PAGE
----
(Lawnside, N.J.) April 7, 2019–Dr. James Johnson will present his discovery of one of Lawnside’s 19th century free Black families when he delves into the lives of the Haney Family in his talk “Martha Haney: An American Life.”
His free presentation will be featured at the April meeting of the Lawnside Historical Society, Thursday at 7 p.m. in the Lawnside Borough Hall, 4 Martin Luther King Jr. Road. The Society owns the Peter Mott House Underground Railroad Museum, named for the agent of the Underground Railroad who helped those seeking freedom from his farmhouse.
The historian and researcher, an adjunct professor in Rowan University’s Department Of Language, Literacy and Sociocultural Education, has for years found leaves on this family tree, the namesake of our Heaney Avenue.
Dr. Johnson holds a master’s and doctorate from the University of Pennsylvania and a bachelor’s from Rowan. In addition to his alma mater, he has taught at Rutgers University, Camden; Gloucester County College; Moravian College and the University of Maryland, Eastern Shore. He has published numerous articles on the African American history.
“We are thrilled to learn more about the courageous people who carved out free lives, served in the Civil War and grew our town from Dr. Johnson,” said Linda Shockley, Society president. “Peter Mott sold property to several people in Lawnside including a Haney.”
Lawnside is a historic town with roots in the Underground Railroad and an independent spirit we celebrate on Lawnside Heritage Day and every day. We have three nationally recognized historic sites within this one-square mile community: The Peter Mott House Underground Railroad Museum, the Mount Peace Cemetery and the Lawnside Public School on Warwick Road (now Lawnside Meadows).
To show your support for our historic community, purchase a lawn sign, “LAWNSIDE: This Place Matters” for $20. Call 856-889-7152 or send email to email@example.com with This Place Matters in the subject line. Checks should be made payable to the Lawnside Historical Society. Special thanks to Steve Pollard, member and borough councilman. Our history matters all year long. Find ways you can volunteer to help preserve our town.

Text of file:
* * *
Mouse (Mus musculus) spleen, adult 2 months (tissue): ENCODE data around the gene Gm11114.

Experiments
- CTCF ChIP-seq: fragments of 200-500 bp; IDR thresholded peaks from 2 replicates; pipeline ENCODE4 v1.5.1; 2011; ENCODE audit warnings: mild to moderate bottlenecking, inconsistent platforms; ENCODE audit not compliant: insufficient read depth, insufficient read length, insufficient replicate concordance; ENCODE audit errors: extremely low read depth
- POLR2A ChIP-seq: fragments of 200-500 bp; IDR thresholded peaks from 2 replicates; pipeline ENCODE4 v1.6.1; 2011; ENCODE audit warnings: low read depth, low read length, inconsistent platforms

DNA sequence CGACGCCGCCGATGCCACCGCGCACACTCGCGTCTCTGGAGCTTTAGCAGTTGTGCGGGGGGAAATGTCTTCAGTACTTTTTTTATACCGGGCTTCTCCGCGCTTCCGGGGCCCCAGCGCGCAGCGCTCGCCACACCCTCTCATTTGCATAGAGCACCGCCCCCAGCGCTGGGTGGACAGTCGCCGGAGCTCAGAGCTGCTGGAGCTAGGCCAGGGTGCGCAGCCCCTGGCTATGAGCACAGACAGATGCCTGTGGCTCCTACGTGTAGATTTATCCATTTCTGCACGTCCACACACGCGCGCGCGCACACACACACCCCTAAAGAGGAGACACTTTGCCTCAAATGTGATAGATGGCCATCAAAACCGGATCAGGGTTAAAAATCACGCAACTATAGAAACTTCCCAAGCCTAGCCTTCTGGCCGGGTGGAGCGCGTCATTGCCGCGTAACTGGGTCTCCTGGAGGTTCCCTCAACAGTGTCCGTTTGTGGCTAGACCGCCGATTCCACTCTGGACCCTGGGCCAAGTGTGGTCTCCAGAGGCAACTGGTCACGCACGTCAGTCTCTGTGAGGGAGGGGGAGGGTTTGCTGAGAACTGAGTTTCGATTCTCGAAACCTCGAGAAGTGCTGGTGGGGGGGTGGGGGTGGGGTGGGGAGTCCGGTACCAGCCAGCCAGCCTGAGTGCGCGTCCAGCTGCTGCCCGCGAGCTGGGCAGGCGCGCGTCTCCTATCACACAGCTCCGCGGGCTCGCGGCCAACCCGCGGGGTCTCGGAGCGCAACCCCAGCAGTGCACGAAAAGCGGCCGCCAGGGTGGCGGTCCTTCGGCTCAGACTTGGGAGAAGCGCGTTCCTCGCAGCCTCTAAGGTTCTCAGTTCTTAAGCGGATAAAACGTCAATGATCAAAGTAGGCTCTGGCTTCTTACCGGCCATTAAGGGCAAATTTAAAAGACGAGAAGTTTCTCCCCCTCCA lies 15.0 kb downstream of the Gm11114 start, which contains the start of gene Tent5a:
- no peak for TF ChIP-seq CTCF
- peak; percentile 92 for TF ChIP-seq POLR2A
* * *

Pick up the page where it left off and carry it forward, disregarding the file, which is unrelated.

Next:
At left, officers of the Lawnside Historical Society show their pride in the Peter Mott House. They are Jacqueline Miller Bentley, Christine Lewis-Coker, Chrissandra Butler and C. Joyce Fowler.
Volunteers of all ages gather in May 2018 at the Mount Peace Cemetery to clean up the historic burial ground, which was founded in 1902. Many prominent people of color from the region and more than 108 Civil War military men rest there.
The Peter Mott House Underground Railroad Museum is closed for the Memorial Day weekend.
The story of Mount Peace Cemetery was broadcast on Fox Philly. View it here.
Brave Civil War Soldiers Final Resting Place in Disrepair
May is Historic Preservation Month. To mark it, the Lawnside Historical Society is asking people to go to our national historic sites and other special places to showcase places that matter. That includes Mount Peace Cemetery, the Peter Mott House Underground Railroad Museum, the Lawnside Public School (now Lawnside Meadows), Mount Pisgah A.M.E. Church, Borough Hall, Lawnside Volunteer Fire Company and Mount Zion United Methodist Church. Contact the Historical Society at firstname.lastname@example.org to get signs or download them here at This Place Matters, take pictures or make videos and post them social media with the hashtags #ThisPlaceMatters and #LawnsideMatters
Volunteers worked hard Saturday morning cleaning up Mount Peace Cemetery in Lawnside, opened in 1902 for African Americans. On the National Register of Historic Places at National Register Sites, it holds 108 Civil War vets. Thanks to ALL who show #ThisPlaceMatters @SavingPlaces